Editorial: Pluck them out

Those who had named ‘Sathan’kulam so must have been done it with the foresight of the recent incident in the southern town, in which a father-son duo were killed in a satanic way.

These brutal deaths, along with another one in Tenkasi and a couple of recent videos from Ambur and Coimbatore, clearly expose how some police personnel behave with the public, especially the vulnerable.

They are so power-drunk and are emboldened with the ‘support’ from the department, that the maximum punishment they would get is transfer to armed reserve wing or suspension. Even in this Sathankulam case, no policeman has been arrested so far and the accused cops have only been suspended and shifted. The only solace is that a CBI probe has been ordered.

The attitude of these policemen can be understood with the way they had behaved with a judicial officer. Kovilpatti Magistrate, deputed by the Madras High Court, sent a report to the Registrar complaining that police officials were doing everything in their command to prevent him from proceeding with the inquiry.

He alleged that police personnel were videographing magisterial proceedings, refusing to provide documents and a policeman used abusive phrases in Tamil to say judiciary could do nothing in the case. And, all these had happened after the Madras High Court suo moto took up the case, issued a stern message to the erring policemen and asked them not to underestimate the court.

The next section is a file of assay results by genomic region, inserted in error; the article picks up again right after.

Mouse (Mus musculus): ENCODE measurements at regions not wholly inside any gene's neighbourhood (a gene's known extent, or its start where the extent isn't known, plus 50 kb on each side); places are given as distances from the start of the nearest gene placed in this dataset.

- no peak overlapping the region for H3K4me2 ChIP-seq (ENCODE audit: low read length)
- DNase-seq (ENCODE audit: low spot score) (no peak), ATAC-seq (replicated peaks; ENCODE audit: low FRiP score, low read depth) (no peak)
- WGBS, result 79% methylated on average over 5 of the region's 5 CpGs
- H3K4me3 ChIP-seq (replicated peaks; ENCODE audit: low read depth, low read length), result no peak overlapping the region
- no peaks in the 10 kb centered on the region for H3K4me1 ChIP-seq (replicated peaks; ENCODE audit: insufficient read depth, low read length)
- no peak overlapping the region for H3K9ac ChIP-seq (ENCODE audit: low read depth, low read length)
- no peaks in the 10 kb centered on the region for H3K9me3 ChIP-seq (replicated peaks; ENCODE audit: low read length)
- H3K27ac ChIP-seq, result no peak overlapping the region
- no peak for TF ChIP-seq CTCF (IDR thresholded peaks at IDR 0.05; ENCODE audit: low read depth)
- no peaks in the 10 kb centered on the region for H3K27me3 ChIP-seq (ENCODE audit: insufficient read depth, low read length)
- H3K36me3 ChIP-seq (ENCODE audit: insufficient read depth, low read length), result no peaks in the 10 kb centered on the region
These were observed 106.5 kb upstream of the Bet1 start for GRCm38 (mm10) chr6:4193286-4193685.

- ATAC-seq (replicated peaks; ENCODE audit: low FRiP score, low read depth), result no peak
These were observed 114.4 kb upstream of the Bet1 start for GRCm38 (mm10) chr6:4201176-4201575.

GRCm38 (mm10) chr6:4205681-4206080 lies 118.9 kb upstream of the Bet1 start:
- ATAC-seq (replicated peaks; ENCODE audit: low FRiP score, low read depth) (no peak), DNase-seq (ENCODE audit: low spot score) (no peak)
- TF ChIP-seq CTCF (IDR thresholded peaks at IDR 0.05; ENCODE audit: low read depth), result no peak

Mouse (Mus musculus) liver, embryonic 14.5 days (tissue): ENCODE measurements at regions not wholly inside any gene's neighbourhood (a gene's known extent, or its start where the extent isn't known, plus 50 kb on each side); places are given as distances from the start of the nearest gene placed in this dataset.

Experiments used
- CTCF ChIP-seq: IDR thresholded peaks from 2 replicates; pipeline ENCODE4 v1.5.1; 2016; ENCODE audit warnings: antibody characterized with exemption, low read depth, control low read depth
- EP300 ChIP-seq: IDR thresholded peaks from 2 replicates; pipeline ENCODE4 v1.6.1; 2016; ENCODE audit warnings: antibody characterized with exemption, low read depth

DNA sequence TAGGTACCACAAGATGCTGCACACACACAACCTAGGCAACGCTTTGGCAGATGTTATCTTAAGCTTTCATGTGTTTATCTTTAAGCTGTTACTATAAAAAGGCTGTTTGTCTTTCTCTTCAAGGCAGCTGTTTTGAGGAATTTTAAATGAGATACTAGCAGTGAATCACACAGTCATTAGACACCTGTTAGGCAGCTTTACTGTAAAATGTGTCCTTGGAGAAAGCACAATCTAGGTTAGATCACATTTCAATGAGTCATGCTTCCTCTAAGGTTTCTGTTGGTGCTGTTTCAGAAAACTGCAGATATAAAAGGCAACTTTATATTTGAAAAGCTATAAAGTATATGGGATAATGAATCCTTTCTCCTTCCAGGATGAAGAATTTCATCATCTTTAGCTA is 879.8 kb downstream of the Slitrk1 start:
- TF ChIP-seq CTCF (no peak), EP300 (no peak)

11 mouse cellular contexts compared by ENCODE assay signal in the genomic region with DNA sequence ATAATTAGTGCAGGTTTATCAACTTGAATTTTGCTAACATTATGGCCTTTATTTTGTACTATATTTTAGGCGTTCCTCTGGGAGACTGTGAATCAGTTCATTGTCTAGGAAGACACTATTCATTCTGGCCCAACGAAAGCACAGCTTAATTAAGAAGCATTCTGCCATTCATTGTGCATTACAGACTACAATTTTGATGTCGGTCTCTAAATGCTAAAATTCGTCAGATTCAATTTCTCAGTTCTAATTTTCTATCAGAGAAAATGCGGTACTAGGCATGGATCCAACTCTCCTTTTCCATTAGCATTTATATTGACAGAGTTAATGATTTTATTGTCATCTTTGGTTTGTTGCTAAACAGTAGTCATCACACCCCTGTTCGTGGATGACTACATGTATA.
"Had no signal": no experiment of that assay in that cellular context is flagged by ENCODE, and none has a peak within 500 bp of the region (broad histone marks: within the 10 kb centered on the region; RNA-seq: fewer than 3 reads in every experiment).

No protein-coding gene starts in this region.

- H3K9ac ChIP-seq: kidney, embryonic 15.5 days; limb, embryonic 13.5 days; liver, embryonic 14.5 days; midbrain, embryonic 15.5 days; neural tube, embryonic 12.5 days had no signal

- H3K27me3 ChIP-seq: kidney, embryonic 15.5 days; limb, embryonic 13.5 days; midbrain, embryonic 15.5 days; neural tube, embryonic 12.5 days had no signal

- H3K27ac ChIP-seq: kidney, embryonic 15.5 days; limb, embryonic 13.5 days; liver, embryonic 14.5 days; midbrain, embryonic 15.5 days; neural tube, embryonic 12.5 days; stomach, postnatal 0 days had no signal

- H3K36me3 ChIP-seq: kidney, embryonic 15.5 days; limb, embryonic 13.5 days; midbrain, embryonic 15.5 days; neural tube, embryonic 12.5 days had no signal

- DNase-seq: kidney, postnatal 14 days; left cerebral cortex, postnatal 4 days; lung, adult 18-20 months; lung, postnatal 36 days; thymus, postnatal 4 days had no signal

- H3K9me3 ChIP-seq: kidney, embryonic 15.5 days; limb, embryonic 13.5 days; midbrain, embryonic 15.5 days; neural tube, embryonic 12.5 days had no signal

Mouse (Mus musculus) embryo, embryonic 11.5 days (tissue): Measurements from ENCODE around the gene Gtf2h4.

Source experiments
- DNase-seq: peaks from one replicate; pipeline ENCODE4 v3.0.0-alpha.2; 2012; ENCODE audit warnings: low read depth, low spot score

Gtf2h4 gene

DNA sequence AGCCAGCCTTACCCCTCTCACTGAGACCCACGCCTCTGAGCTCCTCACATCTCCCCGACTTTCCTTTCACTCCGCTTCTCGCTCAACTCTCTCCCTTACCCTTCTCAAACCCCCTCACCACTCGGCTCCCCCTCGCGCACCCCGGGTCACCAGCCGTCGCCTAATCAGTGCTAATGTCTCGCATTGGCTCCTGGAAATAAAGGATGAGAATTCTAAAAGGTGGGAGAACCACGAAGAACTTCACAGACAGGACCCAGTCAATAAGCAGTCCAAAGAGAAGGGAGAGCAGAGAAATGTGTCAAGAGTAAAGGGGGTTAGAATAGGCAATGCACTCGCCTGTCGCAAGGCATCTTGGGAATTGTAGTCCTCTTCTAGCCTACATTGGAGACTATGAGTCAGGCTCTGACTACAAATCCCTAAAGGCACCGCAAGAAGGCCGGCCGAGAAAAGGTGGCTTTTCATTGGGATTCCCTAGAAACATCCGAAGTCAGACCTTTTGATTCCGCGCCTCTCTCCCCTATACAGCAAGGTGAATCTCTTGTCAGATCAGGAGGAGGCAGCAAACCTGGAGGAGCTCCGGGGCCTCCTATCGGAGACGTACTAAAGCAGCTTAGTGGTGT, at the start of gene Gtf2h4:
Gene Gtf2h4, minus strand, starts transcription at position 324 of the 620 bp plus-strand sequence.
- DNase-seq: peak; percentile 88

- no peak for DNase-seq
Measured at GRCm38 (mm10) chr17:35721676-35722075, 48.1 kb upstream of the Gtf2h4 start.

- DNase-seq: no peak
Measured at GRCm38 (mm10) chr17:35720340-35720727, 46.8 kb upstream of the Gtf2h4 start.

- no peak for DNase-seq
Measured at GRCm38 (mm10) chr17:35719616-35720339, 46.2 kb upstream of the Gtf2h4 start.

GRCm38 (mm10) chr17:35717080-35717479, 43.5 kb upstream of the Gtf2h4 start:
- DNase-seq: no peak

Some of the policemen, it is learnt, were also inspired by cop stories in Tamil cinema. The protagonist of a super hit film, after saying ‘naan police illa porukki’, goes a step further in its sequel by mouthing ‘naan saami illa bootham’.

The title of another blockbuster police story itself is ‘Pokkiri’. The numero uno star, in his recent film, says in his typical style ‘I am a bad cop’.

In another popular flick, the hero’s name is Anbuselvan and he is an ‘encounter’ specialist. Anbu(llet)selvan, it must be.

It’s time for Tamil filmmakers and actors to behave responsibly. Coming back to the Sathankulam incident, Jeyaraj and and his son Bennicks had been booked for not closing their mobile shop in time on 19 June by the Sathankulam police.

They were sent to judicial custody and lodged in Kovilpatti jail on 21 June. Jeyaraj died on 22 June night and Bennicks on 23 June morning in the judicial custody, allegedly due to the police torture. This case and subsequent punishment should hopefully set a strict precedent. Erring police should think twice before doing such things.


NT Bureau